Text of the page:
UFW is the default firewall system (under the hood is the great IPTables) in Ubuntu Server.
With the use of ufw it's very simple to allow or block a port.

$ sudo ufw allow 22
Allowing port 22 (SSH default port) on the UFW firewall

Don't forget to use sudo - we should be using the secondary user instead of the root

$ sudo ufw default deny incoming
$ sudo ufw default allow outgoing
$ sudo ufw enable
Deny all incoming by default, allow outgoing, and finally enable the ufw service

Deny all incoming by default, allow outgoing, and finally enable the ufw service

$ sudo ufw status
Displaying Status of ufw Service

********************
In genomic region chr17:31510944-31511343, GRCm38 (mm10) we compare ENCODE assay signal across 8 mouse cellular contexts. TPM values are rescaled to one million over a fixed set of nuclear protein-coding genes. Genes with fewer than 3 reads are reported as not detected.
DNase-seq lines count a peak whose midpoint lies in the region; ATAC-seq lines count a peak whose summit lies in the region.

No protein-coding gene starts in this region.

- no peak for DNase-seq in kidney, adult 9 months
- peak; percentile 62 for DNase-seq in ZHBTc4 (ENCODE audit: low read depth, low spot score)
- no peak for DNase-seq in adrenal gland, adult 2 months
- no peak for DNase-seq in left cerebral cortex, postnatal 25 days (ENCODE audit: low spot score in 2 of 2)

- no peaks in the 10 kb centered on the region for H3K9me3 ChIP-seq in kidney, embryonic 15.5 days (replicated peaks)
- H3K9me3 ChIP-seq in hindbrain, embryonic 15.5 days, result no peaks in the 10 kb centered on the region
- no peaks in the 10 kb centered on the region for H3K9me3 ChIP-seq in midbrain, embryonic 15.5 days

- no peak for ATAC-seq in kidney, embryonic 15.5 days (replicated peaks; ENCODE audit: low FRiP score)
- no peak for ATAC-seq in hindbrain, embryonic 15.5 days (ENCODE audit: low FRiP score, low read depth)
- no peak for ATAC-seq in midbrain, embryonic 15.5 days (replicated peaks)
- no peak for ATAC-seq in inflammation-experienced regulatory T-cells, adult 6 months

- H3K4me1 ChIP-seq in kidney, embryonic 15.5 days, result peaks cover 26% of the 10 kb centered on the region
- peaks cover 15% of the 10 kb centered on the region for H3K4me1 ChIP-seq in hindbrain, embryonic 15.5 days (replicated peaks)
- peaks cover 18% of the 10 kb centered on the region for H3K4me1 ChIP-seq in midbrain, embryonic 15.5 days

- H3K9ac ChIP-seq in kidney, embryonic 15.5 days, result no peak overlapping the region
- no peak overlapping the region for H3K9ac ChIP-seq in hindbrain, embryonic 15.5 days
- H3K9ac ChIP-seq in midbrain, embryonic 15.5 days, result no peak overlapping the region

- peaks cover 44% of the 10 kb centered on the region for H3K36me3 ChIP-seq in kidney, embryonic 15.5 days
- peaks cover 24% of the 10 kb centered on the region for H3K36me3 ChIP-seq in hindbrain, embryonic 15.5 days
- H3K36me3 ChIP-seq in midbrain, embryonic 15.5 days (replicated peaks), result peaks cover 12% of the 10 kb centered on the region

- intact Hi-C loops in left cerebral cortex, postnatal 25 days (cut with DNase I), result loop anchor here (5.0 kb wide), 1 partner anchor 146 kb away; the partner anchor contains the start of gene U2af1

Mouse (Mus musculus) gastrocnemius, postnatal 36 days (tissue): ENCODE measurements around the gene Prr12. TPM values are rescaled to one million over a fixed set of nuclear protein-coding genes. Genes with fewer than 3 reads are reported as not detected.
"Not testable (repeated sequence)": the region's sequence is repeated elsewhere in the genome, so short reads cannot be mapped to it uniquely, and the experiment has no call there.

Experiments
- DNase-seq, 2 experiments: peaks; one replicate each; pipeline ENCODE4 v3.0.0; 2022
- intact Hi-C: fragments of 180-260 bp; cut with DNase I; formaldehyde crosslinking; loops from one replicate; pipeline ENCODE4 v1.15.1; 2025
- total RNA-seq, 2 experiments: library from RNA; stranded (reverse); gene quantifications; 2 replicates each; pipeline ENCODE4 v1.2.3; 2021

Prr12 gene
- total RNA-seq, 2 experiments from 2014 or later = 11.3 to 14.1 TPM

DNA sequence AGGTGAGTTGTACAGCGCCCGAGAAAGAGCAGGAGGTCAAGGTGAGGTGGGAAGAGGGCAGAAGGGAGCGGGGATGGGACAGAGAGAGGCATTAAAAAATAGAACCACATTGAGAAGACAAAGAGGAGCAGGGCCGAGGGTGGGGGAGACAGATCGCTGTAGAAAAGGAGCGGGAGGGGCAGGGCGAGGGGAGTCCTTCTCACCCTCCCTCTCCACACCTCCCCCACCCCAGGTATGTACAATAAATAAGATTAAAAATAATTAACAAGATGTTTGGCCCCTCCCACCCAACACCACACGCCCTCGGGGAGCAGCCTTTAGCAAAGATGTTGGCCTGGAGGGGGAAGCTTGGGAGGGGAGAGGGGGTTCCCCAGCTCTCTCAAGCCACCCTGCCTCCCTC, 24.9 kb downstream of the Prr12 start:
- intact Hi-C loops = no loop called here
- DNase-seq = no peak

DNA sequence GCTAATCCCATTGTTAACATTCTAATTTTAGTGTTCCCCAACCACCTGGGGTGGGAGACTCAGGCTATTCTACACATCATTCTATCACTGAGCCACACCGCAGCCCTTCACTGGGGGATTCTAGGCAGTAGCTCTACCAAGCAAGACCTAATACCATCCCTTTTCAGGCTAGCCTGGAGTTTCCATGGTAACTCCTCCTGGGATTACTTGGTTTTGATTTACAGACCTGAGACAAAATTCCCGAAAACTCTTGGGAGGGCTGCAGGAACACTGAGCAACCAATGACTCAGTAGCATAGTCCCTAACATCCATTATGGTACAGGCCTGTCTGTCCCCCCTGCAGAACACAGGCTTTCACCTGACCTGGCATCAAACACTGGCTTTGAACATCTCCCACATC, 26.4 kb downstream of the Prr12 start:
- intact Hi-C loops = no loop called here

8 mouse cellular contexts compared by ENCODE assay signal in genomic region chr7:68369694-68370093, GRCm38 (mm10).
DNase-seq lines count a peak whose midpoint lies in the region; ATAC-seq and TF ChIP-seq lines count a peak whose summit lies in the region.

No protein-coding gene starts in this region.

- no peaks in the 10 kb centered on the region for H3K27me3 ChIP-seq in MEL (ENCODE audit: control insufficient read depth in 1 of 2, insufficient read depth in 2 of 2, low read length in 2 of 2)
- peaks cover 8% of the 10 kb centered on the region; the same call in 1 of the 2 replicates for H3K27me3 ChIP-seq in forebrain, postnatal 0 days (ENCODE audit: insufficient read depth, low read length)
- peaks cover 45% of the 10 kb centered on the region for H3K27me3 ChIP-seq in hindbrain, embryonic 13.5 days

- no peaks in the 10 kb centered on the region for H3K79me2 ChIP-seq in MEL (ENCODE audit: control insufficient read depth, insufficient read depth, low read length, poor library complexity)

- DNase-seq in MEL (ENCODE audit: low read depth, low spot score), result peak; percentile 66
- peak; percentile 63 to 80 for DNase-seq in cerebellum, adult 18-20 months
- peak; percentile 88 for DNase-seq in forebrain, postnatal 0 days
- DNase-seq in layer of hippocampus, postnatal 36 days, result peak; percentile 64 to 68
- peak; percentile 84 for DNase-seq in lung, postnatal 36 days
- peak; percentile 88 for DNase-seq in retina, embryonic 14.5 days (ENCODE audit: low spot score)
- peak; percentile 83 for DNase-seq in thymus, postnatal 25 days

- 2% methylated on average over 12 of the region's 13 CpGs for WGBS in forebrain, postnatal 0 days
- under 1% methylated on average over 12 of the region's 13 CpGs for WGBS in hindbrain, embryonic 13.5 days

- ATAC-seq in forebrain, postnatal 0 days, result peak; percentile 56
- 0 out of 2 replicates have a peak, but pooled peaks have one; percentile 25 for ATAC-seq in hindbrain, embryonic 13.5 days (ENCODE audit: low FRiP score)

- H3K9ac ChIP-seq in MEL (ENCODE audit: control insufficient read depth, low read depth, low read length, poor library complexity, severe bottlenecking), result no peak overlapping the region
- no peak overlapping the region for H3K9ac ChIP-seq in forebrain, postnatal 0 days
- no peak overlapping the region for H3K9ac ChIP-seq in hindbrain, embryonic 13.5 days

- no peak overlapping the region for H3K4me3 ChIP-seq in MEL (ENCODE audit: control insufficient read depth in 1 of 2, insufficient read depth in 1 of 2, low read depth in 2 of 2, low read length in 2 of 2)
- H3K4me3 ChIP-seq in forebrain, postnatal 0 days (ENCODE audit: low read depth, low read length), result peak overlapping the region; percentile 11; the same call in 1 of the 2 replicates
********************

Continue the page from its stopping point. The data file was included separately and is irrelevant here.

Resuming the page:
Displaying Status of ufw Service

Great. Now we have ufw up and running.

Adding Unattended Upgrades

Unattended-Upgrade is a service that regularly checks and updates the OS packages.

The purpose of unattended-upgrades is to keep the computer current with the latest security (and other) updates automatically.

$ sudo apt install unattended-upgrades

$ sudo systemctl status unattended-upgrades.service
Install unattended upgrades and enable it

After installing just enable the service and we should be good.

Unattended upgrades Status

The default configuration will automatically retrieve new package updates for most of the packages included in the Ubuntu repositories.

Hardening the SSH Configuration

Most Linux servers are administered remotely using SSH using OpenSSH technology. Which is the default SSH server software used within Ubuntu.

This is one of the major vectors of attack by hackers on Linux exposed on the internet. Let's work on improving the configurations of our SSH server.

Using SSH keys instead of passwords